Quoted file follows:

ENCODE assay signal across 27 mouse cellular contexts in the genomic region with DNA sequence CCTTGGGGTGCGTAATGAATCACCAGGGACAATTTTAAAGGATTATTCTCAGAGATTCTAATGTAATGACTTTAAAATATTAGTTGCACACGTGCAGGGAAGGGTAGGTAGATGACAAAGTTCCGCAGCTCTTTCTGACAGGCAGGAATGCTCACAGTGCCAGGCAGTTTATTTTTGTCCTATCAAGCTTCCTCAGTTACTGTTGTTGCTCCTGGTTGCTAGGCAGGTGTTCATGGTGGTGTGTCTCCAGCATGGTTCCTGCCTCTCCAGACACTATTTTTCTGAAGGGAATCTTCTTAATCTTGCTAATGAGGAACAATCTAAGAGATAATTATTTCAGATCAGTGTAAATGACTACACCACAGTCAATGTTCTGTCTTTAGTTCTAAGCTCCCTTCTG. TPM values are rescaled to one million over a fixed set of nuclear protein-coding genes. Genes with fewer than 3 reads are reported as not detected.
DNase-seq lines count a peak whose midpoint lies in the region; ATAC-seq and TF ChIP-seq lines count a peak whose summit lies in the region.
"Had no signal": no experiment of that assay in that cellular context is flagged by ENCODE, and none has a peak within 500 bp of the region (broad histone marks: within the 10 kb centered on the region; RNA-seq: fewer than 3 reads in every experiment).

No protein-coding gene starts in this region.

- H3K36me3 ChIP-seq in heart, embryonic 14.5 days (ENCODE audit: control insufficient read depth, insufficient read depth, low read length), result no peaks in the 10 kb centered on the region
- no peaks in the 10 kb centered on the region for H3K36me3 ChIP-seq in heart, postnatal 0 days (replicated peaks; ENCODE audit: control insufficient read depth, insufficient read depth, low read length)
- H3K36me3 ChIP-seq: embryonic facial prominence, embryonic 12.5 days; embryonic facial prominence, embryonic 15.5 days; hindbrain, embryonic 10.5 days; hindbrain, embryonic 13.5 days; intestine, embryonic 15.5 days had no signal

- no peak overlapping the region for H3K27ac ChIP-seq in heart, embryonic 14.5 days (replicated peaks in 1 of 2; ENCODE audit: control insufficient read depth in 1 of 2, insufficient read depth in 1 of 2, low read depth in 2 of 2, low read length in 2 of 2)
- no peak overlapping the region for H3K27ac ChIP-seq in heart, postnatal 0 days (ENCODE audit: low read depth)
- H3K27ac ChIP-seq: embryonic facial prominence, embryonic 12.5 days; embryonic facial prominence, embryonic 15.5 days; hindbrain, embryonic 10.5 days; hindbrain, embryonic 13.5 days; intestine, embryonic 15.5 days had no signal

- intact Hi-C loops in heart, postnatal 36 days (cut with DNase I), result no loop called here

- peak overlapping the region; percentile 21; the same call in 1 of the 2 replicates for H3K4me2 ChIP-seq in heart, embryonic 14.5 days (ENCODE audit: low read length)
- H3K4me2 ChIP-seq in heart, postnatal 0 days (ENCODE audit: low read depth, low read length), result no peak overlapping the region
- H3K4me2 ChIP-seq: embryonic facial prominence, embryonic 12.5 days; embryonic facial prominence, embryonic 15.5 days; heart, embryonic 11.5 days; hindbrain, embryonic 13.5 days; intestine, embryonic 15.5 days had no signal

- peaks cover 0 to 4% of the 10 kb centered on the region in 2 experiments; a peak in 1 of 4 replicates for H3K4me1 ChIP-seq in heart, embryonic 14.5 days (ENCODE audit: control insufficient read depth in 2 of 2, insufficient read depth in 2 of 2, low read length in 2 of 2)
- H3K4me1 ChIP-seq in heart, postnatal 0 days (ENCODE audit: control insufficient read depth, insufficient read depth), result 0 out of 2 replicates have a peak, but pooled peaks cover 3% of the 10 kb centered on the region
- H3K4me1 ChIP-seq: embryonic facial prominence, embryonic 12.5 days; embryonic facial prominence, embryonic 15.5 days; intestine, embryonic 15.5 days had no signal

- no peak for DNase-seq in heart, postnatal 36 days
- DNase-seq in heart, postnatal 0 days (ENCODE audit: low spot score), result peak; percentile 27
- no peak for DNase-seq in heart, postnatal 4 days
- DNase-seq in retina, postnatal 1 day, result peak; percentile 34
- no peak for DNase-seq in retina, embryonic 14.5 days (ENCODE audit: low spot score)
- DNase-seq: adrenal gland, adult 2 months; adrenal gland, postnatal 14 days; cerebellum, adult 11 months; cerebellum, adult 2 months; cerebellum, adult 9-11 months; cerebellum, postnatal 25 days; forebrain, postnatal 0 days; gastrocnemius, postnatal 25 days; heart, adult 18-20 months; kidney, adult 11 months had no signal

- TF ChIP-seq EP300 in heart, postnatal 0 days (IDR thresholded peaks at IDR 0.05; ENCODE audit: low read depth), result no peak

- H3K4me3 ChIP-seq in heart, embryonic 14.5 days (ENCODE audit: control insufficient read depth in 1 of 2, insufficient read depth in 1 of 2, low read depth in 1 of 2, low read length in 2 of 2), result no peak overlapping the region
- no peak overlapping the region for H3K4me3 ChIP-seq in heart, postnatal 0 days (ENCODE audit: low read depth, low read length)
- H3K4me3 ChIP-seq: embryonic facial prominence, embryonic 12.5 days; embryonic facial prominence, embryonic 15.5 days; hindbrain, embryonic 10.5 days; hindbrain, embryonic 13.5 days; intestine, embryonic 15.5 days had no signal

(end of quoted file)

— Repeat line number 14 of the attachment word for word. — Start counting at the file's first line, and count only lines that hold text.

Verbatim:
- H3K4me2 ChIP-seq: embryonic facial prominence, embryonic 12.5 days; embryonic facial prominence, embryonic 15.5 days; heart, embryonic 11.5 days; hindbrain, embryonic 13.5 days; intestine, embryonic 15.5 days had no signal